Exploring Nothingness in The Unfinished Swan
Sony trades sandy for sterile in its latest downloadable game, The Unfinished Swan.
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Highlight the page below to explore our first look at Sony's latest downloadable art game.
Close your eyes and look around. Go on, we'll wait. Now open them. Dark, wasn't it? No matter which direction you looked, everything was uniformly blank. Game developers often use plain environments when designing level layouts and spaces. But what would happen if instead of adding detail, you stood in a world lacking texture or depth? A single, flat colour appears to stretch endlessly in every direction, but could be no more than a few feet in front of your face. There's no way to discern distance, so perhaps you're teetering on the edge of a huge fall, or standing at the base of a looming tower. Welcome to the world of The Unfinished Swan, Sony's latest foray into arthouse games, and a former, student project the publisher hopes to turn into its next big downloadable hit.
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But what is this place, and how did we end up here? Forgive us if we go a little light on the details, but because The Unfinished Swan, like Journey before it, is a game designed around player exploration, we don't want to spoil any of the surprises. You play as Monroe, a child left alone after his mother passes away. Her lifelong passion was art, and, while she loved to paint, she didn't ever finish any of her works, amassing some 300 paintings left in various states of completion. Monroe is given the choice of taking just one of the works with him when he's sent to an orphanage, and he chooses the namesake Unfinished Swan.
We were dropped into a sterile white space. Creative director Ian Dallas explained that many of the studio's play testers stood around, waiting for something to happen or wondering if this was still a loading screen. There were no crosshairs to aim, no visible character attributes to gauge our proportions, and no clear objective. A chime sounded, and, like Pavlov's dog, we sprung into action, invited to interact with the place around us. The game is playable either with the standard first-person shooter dual analog sticks or using the PlayStation Move wand. Trigger presses fling out globs of viscous black paint--and it was only once our guide began to liberally dose it out that we saw the space take form around us.
Our first thought was of Michelangelo's David, a complete "something" lurking within an abstract "nothing," waiting to be revealed one splash at a time. But, while painting is a means to an end, it's not the primary aim. Paint acts as the conduit to drive exploration, rather than pushing you to cover every inch of it in an opposing shade. It's the stark tonal difference between the black and white that provides definition; were you to simply cover everything with as much paint as possible, you'd end up where you began, just in a different colour.
Walls rose up as we splattered and sprayed the paint; the revealed width and height of the place drew our path, propelling us forward along the corridor. We discovered a bench, tall, swaying trees, a frog, and a pond. Not everything in this mysterious world was friendly, however, and we watched as the frog hopped into the water--only to be consumed by a breaching sea monster. It's an odd sensation, paralysed by not knowing if the step ahead leads to a gruesome end or the next obstacle to be faced. But something compels you to push on.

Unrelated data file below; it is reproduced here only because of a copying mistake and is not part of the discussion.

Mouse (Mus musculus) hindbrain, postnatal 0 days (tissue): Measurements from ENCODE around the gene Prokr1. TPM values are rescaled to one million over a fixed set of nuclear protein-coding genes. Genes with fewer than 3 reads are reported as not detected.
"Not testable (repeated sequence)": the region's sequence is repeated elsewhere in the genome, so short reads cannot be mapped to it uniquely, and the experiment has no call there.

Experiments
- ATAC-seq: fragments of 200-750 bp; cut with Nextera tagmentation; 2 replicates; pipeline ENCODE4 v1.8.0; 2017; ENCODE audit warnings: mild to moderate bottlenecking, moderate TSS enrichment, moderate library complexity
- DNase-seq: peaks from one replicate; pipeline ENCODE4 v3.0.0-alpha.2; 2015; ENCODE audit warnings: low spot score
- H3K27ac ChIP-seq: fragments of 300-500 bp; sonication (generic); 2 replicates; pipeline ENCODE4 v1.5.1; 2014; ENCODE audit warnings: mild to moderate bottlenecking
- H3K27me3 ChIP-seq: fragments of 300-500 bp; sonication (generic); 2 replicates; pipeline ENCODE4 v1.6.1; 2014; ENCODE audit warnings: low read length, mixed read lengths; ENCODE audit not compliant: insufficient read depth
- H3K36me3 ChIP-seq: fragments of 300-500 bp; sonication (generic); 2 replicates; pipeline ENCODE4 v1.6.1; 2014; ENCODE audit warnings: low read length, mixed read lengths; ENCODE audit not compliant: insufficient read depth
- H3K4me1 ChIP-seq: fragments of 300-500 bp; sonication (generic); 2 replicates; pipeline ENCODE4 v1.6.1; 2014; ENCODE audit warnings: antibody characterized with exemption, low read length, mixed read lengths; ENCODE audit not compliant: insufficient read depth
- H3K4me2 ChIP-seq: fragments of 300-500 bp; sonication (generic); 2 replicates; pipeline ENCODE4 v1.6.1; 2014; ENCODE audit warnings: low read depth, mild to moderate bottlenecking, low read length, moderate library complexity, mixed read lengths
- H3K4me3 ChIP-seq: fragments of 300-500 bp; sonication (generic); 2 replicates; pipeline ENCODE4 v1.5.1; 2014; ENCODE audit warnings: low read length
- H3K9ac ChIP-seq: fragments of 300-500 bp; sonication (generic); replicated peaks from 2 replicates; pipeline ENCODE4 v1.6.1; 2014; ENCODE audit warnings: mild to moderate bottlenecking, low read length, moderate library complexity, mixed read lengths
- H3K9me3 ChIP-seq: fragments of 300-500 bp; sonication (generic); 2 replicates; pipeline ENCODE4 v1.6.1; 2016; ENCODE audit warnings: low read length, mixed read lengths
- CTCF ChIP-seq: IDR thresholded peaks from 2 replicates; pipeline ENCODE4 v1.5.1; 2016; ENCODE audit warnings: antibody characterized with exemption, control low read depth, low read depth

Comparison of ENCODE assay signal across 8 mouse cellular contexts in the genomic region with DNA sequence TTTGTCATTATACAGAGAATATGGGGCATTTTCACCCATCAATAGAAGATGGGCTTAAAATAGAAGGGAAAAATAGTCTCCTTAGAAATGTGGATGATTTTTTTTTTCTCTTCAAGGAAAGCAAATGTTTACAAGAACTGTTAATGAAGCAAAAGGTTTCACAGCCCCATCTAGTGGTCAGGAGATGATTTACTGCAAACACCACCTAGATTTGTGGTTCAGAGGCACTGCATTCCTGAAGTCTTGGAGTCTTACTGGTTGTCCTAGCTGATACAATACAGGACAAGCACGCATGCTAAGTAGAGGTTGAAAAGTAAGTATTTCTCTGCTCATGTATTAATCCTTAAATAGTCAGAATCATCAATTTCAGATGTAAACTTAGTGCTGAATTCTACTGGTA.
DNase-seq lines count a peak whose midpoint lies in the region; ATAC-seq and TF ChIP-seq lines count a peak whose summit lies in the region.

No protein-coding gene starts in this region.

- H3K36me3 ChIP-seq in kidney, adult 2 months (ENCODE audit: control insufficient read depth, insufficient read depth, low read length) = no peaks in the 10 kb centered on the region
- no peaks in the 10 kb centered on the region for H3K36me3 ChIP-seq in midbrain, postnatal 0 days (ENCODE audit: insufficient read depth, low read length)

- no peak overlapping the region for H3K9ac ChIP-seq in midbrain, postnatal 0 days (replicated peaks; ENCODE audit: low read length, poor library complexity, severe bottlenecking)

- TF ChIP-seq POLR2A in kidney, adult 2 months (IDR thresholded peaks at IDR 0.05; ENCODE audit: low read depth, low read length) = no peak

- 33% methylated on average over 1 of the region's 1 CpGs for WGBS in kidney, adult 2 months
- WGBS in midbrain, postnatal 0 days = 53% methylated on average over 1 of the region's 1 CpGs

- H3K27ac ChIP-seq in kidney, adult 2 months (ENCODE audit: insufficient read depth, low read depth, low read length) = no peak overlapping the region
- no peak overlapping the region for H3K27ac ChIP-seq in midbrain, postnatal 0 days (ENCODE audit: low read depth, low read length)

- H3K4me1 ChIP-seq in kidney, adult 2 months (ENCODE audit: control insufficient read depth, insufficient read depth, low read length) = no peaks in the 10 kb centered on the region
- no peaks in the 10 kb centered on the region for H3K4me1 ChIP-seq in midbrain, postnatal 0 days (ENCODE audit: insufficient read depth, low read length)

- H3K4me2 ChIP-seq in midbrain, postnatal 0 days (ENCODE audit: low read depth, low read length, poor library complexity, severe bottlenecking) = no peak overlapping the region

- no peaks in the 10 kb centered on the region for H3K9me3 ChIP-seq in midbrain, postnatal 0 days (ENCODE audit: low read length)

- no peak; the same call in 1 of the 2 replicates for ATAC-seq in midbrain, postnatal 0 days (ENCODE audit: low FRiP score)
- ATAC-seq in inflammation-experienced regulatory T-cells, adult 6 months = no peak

This is a bleak and sanitary world, so the orange footprints of the swan we chased or a simple yellow shape hovering in the air would let us know we were on the right track. It's as close as we got to a compass or checkpoint, and, by painting, we discovered huge sculptures, created by the creator of the world we were investigating.
This is the king's place, a dreamscape manifestation of his own frame of mind, and one that we were told will adapt to reflect his own evolution as a character over the course of the game. Some of his favourite things were there: a unicorn, a hippo, and a giant piece of bacon--which was a tad macabre when it was so closely placed near a bust of a happy-looking pig. Perhaps it was an ominous warning of what was to come?
Pathways twisted and turned; vast, palatial walls and staircases rose out of the nothing in front of our eyes; and long, sweeping walking tracks gave way to narrow scaffolding catwalks. We stopped periodically to admire our own handiwork from a position of elevation, as a trail of painted mess stretched out behind and below us. This isn't your typical downloadable title, but it does share some common game features with its contemporaries. There are items to collect, such as hidden balloons and narrated storybook pages that fill you in on what's happening around you. Some were left in plain sight (as plain as white objects in a white world can be), while others were hidden behind false walls, which could be knocked over with precision-placed paint.
Levels are quite short, and our demo ended as we tracked down our living, moving swan. As we stepped towards it, we dropped into a pit, with the scene fading to black--but this was only the start of the adventure. With so much of this game hinging upon discovery, the development team is wary of leading players, sharing too much, or setting up any expectations. Ian Dallas explained that it will be the same sort of length as Journey and that the team is committed to keeping the experience impactful through its brevity. The sorts of experiences gamers want and what they're willing to pay are moving targets, but we're interested in The Unfinished Swan's concept and eager to see how this exploratory escapade plays out. Look for it later this year, exclusively on the PlayStation 3.